“In order to limit emissions from the iron industry, the Chinese government has decided to introduce very strict benchmarks, which are considered as very strict even for global standards,” the EDF representative tells That’s. “Every business has to strive to implement environmentally friendly and energy-saving technology to realize the ultra-low emission rehauling of the industry, and this is a big challenge for any business, even more so for smaller ones, and that these producers would feel the pressure is entirely understandable.”
Yet at the other end, increasing industry revenues prompt a bump in illegal activity, tempting factory owners to unlawfully increase production capacity to get a bigger chunk of the money. The Chinese government has promised further action to take care of these murky business practices, and measures like inspecting factories randomly through satellite remote sensing, evaluating electricity consumption and opening illegal activity reporting platforms are all included in the latest Xinhua report.
And yet, the whole struggle to control iron production might not be enough to reach the final goal of improving the quality of air over Jing-Jin-Ji. Greenpeace senior campaigner Liu Qian, interviewed by That’s, praised the Chinese government for its efforts in optimizing the iron industry, which “will play a key role in both air pollution control and industry capacity control,” but mentioned a rebound of regional air pollution has been registered in the first quarter of 2019, in a period of unfavorable weather conditions.
Before winter, the improvement in air quality in the Jing-Jin-Ji area was praised worldwide. According to statistics from the California-based climate analysis non-profit Berkley Earth, the air in Beijing has indeed cleared significantly since 2017. The AQI average for last year stands at about 110, classified as moderate. This was also the case in Tianjin and Hebei, still housing a plethora of heavy industry players of all shapes and sizes. The Asian Development Bank, which loaned China USD300 million to clean up the air in the region, also praised the government’s efforts, which managed to cut down its CO2 output by 4% for every RMB10,000 worth of GDP in 2018, with global carbon emissions steadily growing in the same period.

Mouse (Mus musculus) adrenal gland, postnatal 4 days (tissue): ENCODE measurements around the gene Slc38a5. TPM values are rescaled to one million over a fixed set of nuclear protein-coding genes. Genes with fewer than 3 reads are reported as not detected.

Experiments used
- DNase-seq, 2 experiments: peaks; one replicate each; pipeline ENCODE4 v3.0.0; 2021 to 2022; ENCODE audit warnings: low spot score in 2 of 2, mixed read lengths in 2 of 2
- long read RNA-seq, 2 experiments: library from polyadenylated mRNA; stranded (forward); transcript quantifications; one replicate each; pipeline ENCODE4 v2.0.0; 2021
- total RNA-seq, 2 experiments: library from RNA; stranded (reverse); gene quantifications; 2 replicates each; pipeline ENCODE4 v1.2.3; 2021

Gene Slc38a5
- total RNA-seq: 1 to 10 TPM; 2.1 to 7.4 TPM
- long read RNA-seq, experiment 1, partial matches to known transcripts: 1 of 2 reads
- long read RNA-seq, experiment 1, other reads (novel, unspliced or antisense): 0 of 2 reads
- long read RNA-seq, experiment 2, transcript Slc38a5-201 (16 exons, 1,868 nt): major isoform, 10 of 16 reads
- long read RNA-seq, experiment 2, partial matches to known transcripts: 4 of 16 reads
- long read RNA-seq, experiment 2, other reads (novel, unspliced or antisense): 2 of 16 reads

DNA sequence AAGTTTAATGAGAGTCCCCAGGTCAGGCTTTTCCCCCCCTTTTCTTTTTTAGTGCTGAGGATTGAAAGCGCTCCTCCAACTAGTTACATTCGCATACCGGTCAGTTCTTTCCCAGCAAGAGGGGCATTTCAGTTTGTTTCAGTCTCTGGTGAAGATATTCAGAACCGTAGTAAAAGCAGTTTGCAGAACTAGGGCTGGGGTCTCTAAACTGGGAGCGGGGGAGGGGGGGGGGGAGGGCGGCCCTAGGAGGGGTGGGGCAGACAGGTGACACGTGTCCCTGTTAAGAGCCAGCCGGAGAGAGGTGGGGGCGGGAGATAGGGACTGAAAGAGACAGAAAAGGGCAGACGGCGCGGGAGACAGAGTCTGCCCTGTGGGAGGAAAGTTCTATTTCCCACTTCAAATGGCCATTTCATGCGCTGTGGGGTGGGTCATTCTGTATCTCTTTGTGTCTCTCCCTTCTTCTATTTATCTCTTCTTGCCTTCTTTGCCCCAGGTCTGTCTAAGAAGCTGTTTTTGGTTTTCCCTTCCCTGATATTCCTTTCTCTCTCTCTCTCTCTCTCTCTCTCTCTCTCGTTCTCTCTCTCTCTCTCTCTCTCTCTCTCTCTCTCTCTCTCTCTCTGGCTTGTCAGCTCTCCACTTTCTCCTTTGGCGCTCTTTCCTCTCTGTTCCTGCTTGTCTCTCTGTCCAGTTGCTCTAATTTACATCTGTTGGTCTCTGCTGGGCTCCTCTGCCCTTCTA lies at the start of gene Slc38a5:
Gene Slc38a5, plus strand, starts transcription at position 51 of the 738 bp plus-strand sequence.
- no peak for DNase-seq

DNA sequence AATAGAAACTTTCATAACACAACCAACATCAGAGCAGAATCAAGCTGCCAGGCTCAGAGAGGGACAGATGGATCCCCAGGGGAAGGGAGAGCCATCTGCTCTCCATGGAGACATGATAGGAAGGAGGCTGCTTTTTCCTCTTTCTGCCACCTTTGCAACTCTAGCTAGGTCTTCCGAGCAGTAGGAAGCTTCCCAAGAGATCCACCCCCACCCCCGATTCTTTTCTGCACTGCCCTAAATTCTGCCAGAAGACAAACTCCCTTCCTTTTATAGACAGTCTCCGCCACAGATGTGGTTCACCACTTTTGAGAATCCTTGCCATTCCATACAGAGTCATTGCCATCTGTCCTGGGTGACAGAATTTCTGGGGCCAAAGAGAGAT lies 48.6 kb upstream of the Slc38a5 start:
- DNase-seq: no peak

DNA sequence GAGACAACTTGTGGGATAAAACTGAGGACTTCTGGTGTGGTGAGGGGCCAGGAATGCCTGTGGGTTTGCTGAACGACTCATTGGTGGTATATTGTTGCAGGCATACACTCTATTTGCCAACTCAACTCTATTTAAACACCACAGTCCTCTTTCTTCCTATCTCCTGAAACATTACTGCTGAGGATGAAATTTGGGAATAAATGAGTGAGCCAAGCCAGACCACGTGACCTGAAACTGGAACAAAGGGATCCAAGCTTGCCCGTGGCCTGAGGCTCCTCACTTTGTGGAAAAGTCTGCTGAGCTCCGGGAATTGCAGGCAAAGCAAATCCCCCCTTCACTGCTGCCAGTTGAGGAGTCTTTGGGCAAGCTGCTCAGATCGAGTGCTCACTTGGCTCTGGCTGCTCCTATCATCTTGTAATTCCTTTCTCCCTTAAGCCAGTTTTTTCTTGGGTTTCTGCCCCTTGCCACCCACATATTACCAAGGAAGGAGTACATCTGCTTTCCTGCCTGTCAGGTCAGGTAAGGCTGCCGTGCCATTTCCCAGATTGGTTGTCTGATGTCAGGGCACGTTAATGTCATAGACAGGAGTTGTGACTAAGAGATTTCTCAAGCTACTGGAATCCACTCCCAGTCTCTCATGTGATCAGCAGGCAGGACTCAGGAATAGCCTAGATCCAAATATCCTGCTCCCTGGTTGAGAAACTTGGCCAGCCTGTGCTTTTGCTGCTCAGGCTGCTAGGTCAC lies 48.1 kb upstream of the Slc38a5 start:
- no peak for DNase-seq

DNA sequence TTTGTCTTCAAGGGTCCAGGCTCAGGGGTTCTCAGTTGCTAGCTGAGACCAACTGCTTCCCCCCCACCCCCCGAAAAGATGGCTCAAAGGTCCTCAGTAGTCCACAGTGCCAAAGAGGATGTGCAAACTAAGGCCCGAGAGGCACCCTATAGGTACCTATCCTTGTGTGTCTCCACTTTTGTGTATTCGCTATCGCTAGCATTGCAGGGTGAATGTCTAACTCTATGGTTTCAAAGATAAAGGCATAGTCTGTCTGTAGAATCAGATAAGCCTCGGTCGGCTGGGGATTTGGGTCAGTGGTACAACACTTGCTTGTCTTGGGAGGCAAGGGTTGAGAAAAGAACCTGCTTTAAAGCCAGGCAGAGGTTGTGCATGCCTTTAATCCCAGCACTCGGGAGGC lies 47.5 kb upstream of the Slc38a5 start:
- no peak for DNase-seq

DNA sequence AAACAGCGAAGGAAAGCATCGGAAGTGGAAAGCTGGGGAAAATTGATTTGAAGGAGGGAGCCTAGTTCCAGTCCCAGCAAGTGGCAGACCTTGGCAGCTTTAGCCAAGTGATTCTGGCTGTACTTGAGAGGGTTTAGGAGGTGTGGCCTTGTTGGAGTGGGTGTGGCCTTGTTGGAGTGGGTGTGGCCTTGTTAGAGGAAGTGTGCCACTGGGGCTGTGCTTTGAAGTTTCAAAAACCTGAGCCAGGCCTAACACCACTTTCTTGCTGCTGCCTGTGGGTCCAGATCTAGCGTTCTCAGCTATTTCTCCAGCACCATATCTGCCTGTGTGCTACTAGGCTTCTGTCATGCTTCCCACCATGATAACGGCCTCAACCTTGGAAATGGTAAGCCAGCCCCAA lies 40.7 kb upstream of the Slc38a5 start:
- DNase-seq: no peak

“Every business has to strive to implement environmentally friendly and energy-saving technology to realize the ultra-low emission rehauling of the industry.”
Now, though, a less-than-optimal performance is caused by the increase in production of other major heavy industries, according to Liu. The sectors of cement and iron all grew in January and February 2019, according to China Commodity Data Group. “Even though emissions of SO2 and PM2.5 from the steel industry have been decreased by 60% in the last decade, the industry is still one of the major polluters in the region,” Liu says. “The Beijing, Tianjin and Hebei area needs to accelerate the systematic process of avoiding industrial capacity shocks brought about by short-term demand growth, while also making sure of the results achieved before.”
This is not an easy task. Though the government seems to be spending time and effort designing solutions which balance the impact of the new regulations on the industry. In February of last year, scholars from the Center for Resource and Environmental Policy Research of Beijing’s China University of Mining and Technology drafted plans to supply market value and job creation with investment in renewable energy, which has been underway since the large-scale crackdown on carbon emissions in the winter of 2017. In the same year, Beijing Review reported on the struggles of employing workers of the since-closed mills into new production plants in the area. According to their report, Yinlong Group’s Wu’an New Energy Industrial Park in Handan, Hebei, was already home to more than 2,500 laid-off workers from nearby closed steel mills.
The struggle to clean up the air in what is expected to become the world’s largest megacity is still underway, and while we can already benefit from better skies, more needs to be done. And the task is more complex than ever before.
[Cover image via Pixabay.com]